The forgotten ingredient

Diving into the deep end of beer making

Often, when someone suggests placing a pitcher of water on a dinner table, I make a stupid joke: “It’s OK, this is mostly water,” I say while pointing at my beer glass. I think it’s funny.

Of course, it’s also a simple fact. The average beer is more than 90 percent water. Yet water is probably the least recognized of beer’s four essential ingredients. Malt, yeast and especially hops get most of the attention, while water tends to run quietly under the bridge.

That’s certainly because H2O occurs so ubiquitously in our bodies, our environment and our food and drink that we think nothing of it. To do so would be, in a sense, redundant.

“Water, like air, is so essential we take it completely for granted, to the point of forgetting all about it,” explains British beer writer Pete Brown in his new book, Miracle Brew: Hops, Barley, Water, Yeast and the Nature of Beer. The book is a thoughtful, heavily researched ode to the four main components of beer, and the chapter on water is called, fittingly, “The Forgotten Ingredient.”

The fact that we have the luxury to forget all about water is, of course, a good thing. However, even clean, safe-to-drink water has the potential to be chemically off-balance to the point of harming a beer, and so water deserves some attention. Good brewing water is slightly acidic, with a blend of minerals like calcium and magnesium. On the other hand, soft water—that is, water lacking in mineral content—must be pretreated with salt and mineral tablets before brewing. Beer made with soft water can be dull or “flabby” tasting.

“But as a general rule, if you can drink the water, you can make beer with it,” says San Rafael homebrewer Damien Perry, also the president of the Marin Society of Homebrewers.

Perry says he made beer several years before ever thinking about the chemistry of his water. Today, about the only component of tap water that concerns him is chloramine, which most water suppliers add to municipal supplies to stifle bacterial growth. Especially if you’re using smoked malt in a beer recipe, chloramine can be problematic.

“Chloramine reacts with some smoked grains, so you can taste it,” Perry says. “It can give you a terrible burning-tire, burning-rubber taste.”

Homebrewers use potassium metabisulfite—readily available at homebrew stores as so-called Campden tablets—to remove chloramine. The potassium metabisulfite bonds with the unwanted molecules and evaporates out of the brew water in a few minutes.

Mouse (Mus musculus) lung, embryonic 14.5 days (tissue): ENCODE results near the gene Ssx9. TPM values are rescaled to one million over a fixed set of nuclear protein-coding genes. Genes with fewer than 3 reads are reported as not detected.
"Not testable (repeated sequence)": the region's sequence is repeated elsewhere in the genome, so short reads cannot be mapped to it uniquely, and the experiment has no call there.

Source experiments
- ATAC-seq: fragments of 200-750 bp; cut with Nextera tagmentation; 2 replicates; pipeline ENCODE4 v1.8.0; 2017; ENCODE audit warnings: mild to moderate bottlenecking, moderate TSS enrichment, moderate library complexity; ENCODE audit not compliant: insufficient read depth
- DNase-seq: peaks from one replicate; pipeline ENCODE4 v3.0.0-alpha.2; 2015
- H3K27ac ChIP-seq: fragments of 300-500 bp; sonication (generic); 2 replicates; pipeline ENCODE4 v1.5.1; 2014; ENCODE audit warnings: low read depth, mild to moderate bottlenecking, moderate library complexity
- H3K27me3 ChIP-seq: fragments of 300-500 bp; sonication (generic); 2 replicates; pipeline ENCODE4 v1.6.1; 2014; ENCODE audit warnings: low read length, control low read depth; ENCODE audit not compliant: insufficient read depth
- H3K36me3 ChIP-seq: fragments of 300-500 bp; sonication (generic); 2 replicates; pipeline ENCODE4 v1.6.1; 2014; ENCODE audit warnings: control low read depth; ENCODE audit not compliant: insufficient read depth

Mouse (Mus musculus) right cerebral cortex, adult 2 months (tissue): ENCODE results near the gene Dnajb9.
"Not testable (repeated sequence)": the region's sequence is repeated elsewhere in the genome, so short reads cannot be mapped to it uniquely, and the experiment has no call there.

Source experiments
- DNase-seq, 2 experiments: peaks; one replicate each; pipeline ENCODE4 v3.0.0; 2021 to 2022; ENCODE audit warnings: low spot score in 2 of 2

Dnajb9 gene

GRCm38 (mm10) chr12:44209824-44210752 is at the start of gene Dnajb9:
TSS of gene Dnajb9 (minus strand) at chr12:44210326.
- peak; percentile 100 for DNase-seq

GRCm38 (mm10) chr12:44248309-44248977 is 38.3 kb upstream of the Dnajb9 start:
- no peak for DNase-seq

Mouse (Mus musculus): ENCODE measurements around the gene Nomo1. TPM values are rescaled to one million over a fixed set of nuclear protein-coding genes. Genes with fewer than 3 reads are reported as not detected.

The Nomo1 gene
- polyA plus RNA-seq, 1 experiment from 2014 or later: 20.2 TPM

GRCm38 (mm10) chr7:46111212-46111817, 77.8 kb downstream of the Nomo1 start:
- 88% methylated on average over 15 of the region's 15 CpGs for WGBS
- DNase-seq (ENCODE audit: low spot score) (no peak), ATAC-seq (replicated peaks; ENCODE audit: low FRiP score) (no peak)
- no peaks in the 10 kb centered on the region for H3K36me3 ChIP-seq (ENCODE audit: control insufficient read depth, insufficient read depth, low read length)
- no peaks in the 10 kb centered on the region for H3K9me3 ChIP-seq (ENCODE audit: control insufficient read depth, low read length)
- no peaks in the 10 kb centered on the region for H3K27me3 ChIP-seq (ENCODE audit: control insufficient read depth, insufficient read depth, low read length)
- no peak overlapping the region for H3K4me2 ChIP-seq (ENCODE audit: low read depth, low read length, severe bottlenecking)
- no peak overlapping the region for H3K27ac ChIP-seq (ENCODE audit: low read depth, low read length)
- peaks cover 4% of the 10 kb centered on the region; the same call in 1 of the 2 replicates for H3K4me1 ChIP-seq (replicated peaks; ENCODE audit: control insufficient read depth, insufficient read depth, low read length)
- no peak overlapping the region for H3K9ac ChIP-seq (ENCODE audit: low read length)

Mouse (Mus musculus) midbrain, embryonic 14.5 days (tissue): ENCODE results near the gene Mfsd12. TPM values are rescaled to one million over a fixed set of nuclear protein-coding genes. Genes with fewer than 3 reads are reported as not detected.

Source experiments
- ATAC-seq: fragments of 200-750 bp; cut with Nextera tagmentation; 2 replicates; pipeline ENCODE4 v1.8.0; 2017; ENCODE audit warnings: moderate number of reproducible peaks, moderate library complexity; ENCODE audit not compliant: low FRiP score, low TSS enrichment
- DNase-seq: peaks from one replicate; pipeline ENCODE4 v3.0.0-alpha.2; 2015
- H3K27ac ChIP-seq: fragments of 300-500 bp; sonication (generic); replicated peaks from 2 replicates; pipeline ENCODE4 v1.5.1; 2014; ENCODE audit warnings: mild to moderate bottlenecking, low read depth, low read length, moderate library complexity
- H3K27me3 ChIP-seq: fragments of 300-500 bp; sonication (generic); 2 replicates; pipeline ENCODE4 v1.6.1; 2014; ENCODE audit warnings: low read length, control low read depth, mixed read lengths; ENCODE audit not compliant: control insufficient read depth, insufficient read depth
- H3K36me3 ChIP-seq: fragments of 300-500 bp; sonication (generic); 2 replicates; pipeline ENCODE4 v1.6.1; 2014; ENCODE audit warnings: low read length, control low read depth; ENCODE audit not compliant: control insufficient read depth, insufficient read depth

At the other end of the brewing scale spectrum, Lagunitas Brewing Co., in Petaluma, runs its water through a giant carbon filter to strip it of chloramine. Some brewers add calcium, often in the form of gypsum, to their water, especially before making IPAs. That’s because calcium can help accentuate hop flavors.

“Calcium is often associated with a nice sting from the hops,” says Jeremy Marshall, Lagunitas’ brewmaster. “It helps with making a really crisp IPA.” Calcium also bonds with various elements and compounds, as well as yeast cells, and helps to make them precipitate from the beer and settle at the bottom. “Calcium is basically good all around,” Marshall says.

Lagunitas brews with water from the Russian River—a clean source. Well water, by comparison, can be of poor quality and unfit for making beer if unfiltered. Marshall says well water often contains higher concentrations of heavy metals.

“And although most brewers love heavy metal, it is not good for beer flavor,” he says.

Water, at its best, is odorless and flavorless. Its job in brewing is to stay quiet and basically provide a medium in which the other ingredients may interact. Marshall even believes water gets too much attention at times among brewers. When a beer is good, or bad, the water isn’t usually the cause.

“The malt, the yeast and the hops are going to have so much more material impact on the beer than water chemistry,” he says. “It’s extremely rare that an off-flavor can be traced back to the water.”